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|Index||52 reviews in total|
This 1987 film is truly remarkable in its own small way. The film
centers on a beautiful and simple story about the bonds of sisters, the
disappointments of life, and the waning days of one last summer on the
coast of Maine.
The legendary, and I mean LEGENDARY, Lillian Gish stars here at age 93 as Sarah. Having appeared in about 120 films over an incredible span of 75 years (1912-87), Gish goes about her business of being an actress with great dignity and skill. There are several quiet scenes in which she talks to old photographs as she cleans or fixes up her hair and makeup. She's truly enchanting.
The legendary Bette Davis doesn't fare quite as well playing the harsh Libby. Davis (post- stroke) is certainly easy to believe as the flinty sister who is blind and bitter. Davis was almost 80 here and had also racked up about 120 films, dating from 1931.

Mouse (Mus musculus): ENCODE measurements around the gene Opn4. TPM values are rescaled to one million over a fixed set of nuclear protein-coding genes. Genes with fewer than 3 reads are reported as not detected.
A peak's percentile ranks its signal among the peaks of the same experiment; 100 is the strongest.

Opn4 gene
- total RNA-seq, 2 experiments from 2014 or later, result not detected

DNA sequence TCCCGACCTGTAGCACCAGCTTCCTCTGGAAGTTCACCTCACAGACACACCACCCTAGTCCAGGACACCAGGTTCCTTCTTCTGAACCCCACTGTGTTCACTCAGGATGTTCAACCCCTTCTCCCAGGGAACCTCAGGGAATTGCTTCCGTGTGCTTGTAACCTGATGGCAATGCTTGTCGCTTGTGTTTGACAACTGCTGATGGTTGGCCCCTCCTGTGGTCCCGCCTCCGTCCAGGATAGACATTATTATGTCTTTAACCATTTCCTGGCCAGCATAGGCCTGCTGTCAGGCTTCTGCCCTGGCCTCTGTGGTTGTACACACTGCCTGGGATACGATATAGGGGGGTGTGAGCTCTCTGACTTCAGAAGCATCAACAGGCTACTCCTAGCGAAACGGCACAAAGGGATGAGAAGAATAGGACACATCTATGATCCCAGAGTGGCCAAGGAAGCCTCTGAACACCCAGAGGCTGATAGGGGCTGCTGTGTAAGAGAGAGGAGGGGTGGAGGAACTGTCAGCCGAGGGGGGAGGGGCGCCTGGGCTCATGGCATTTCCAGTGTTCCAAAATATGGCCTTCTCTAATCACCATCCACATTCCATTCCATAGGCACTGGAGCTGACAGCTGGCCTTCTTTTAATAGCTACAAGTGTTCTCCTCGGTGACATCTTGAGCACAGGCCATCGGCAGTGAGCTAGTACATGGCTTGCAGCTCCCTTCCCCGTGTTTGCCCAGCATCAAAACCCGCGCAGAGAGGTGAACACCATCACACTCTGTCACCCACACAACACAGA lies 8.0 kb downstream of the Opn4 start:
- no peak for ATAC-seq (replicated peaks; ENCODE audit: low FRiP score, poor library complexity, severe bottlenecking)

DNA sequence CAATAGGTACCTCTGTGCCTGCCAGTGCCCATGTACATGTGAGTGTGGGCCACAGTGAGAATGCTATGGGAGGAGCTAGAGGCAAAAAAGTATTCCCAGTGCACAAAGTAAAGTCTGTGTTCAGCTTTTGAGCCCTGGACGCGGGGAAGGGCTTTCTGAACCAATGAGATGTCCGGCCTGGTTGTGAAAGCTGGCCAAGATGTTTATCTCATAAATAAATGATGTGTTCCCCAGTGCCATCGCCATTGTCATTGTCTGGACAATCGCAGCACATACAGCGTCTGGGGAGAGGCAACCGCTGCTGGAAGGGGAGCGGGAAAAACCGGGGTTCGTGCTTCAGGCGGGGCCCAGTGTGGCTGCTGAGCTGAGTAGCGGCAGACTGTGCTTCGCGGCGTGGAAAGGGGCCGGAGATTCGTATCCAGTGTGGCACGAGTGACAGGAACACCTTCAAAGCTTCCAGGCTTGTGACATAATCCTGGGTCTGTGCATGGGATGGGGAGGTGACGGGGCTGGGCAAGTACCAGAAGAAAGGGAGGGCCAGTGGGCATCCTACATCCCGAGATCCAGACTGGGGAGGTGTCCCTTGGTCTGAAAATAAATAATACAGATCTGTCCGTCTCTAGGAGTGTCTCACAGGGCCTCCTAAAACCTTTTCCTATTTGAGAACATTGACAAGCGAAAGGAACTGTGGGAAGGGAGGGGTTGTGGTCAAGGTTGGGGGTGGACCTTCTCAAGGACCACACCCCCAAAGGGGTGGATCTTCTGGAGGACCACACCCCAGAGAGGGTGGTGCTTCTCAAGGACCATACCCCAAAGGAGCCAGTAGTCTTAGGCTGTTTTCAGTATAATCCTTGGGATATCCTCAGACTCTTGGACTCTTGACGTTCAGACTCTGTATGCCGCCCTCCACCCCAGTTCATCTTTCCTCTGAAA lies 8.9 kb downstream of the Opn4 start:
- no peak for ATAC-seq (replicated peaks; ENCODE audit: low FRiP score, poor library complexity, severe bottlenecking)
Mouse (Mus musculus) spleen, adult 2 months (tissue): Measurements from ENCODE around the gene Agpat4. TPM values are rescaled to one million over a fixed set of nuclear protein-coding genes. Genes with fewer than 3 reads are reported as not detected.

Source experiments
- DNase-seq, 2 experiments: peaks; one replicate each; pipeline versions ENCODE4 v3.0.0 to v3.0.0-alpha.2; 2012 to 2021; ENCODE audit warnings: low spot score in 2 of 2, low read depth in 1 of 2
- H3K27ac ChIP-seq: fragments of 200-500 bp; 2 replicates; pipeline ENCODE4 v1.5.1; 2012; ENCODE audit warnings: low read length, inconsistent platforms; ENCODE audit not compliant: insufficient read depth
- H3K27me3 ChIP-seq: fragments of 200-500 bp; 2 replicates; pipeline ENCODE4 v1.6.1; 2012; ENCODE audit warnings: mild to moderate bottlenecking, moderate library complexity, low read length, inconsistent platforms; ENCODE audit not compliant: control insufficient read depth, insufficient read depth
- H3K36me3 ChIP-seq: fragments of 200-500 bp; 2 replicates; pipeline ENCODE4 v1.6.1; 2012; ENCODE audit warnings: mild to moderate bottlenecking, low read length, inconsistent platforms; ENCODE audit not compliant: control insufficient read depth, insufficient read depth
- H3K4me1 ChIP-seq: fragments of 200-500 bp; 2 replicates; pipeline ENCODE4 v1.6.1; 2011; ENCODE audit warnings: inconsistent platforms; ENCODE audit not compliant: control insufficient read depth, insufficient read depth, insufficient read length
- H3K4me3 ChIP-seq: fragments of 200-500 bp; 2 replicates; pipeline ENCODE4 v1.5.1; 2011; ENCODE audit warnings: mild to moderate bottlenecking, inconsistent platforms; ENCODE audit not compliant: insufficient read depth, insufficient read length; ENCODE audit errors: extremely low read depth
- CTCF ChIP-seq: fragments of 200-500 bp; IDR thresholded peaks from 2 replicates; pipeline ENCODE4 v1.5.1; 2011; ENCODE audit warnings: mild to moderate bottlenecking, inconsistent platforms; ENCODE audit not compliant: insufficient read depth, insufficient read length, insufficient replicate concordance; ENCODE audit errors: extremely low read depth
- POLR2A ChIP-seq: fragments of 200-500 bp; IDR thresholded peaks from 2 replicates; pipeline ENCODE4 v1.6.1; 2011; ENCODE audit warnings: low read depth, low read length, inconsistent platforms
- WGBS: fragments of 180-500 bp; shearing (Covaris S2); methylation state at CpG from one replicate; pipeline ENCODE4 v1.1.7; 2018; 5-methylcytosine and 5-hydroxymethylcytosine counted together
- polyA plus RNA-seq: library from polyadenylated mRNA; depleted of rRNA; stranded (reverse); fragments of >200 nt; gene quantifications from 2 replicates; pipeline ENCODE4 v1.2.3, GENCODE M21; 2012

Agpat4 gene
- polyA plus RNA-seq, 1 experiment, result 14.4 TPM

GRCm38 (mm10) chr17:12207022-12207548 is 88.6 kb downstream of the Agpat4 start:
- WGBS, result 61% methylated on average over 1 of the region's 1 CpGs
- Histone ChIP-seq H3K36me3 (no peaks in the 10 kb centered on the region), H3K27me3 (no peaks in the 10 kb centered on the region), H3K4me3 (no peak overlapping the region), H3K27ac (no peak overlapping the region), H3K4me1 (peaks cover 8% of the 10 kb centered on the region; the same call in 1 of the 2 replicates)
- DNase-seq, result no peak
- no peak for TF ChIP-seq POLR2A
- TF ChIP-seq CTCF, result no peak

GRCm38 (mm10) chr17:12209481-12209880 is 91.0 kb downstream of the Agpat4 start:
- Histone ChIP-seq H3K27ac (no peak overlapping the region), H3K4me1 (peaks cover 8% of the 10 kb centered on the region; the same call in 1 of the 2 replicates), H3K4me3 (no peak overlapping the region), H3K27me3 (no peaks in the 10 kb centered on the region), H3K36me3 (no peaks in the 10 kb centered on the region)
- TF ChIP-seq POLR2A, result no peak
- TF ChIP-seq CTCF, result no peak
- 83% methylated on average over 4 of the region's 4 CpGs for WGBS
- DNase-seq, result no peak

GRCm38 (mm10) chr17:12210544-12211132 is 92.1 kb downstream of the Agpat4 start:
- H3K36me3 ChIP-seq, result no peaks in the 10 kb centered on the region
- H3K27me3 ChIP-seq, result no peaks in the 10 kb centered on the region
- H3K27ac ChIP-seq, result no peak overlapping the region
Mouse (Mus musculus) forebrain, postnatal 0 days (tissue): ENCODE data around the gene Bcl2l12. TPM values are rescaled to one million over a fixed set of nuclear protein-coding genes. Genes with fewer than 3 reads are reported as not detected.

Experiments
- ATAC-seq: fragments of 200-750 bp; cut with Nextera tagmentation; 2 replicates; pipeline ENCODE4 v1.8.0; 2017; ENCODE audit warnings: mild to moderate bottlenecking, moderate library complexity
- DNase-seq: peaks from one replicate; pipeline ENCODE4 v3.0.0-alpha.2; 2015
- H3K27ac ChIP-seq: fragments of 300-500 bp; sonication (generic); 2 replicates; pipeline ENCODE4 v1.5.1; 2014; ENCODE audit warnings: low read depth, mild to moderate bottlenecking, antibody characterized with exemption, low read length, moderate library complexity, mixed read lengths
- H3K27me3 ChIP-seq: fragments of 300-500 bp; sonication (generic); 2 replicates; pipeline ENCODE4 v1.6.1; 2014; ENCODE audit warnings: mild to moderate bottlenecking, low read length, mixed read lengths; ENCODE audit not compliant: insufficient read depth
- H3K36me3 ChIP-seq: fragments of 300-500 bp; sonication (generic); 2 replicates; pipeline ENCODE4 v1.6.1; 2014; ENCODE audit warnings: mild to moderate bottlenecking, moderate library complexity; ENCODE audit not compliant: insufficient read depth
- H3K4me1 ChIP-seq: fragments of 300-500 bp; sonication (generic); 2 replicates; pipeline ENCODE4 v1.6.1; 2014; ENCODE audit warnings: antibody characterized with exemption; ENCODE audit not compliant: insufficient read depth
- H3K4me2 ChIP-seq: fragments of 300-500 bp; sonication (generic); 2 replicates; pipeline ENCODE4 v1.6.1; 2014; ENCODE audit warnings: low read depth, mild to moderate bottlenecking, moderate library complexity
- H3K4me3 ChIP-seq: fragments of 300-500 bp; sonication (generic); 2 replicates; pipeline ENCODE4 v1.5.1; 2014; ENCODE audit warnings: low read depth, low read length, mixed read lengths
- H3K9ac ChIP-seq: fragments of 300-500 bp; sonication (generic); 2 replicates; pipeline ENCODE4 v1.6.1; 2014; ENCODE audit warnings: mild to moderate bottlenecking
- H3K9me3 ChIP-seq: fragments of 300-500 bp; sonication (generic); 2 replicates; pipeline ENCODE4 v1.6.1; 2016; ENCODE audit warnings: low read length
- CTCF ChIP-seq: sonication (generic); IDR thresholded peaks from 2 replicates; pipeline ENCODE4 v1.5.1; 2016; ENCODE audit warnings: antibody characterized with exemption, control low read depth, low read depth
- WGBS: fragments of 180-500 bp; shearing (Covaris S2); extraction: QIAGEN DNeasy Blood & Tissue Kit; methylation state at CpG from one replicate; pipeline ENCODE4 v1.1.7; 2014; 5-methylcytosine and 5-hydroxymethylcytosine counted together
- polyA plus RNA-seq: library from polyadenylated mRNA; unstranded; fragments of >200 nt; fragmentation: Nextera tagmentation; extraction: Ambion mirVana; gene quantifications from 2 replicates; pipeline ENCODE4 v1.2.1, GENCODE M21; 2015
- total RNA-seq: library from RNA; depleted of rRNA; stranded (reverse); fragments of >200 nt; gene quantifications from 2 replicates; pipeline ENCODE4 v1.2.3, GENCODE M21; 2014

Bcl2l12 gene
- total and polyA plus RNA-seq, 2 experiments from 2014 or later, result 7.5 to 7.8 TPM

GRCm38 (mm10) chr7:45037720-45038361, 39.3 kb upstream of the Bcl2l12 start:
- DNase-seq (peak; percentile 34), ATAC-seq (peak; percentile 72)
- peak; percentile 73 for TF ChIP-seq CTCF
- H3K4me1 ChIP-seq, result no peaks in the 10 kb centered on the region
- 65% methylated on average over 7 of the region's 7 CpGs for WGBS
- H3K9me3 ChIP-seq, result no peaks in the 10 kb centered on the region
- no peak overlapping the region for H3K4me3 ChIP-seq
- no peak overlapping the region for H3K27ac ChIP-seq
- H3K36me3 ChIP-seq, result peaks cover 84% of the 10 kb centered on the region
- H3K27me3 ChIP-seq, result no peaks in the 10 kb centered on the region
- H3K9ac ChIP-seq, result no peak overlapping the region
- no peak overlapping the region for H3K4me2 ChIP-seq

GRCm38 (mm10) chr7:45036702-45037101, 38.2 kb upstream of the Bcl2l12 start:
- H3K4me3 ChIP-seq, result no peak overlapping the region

As Tisha, Ann Sothern (more than 100 films) earned a well-deserved Oscar nomination as the nosy, pushy friend who hasn't quite given up on life. Sothern started as a dancer in films in 1927 as a delicate blonde beauty. Vincent Price (almost 180 films from 1938) plays the charming drifter (and foreigner) who may be looking for a new place to live. And Harry Carey, Jr. (son of Harry Carey, a cowboy star in silent films) plays the fixit man who wants to install a picture window.
There's little action here as the sisters squabble about daily routines and long-ago events in their lives. Gish is ever hopeful while Davis is always mistrusting. The 4 stars work well together although the age differences are apparent. Davis uses her usual Boston voice; Sothern tries out a pretty good "down east" accent. Price plays a Russian émigré, and Gish speaks in her own voice.
The feeling of 50s Maine is just right. The house, perched on a small cliff looking out to sea, looks right. The island (this was filmed in Casco Bay) is gorgeous and captures the simplicity of old Maine just perfectly. The atmosphere is windy and overgrown and rocky. It's the Maine of my childhood.
This marks the final film appearance of Gish and Sothern. While Sothern was the only one to win an Oscar nomination, she, along with Gish and Price, won Independent Spirit nominations. What a pity that Gish did not win Oscar recognition for this role and for her astonishing longevity in film. Gish earned only one Oscar nomination (for DUEL IN THE SUN) and an honorary award in 1971.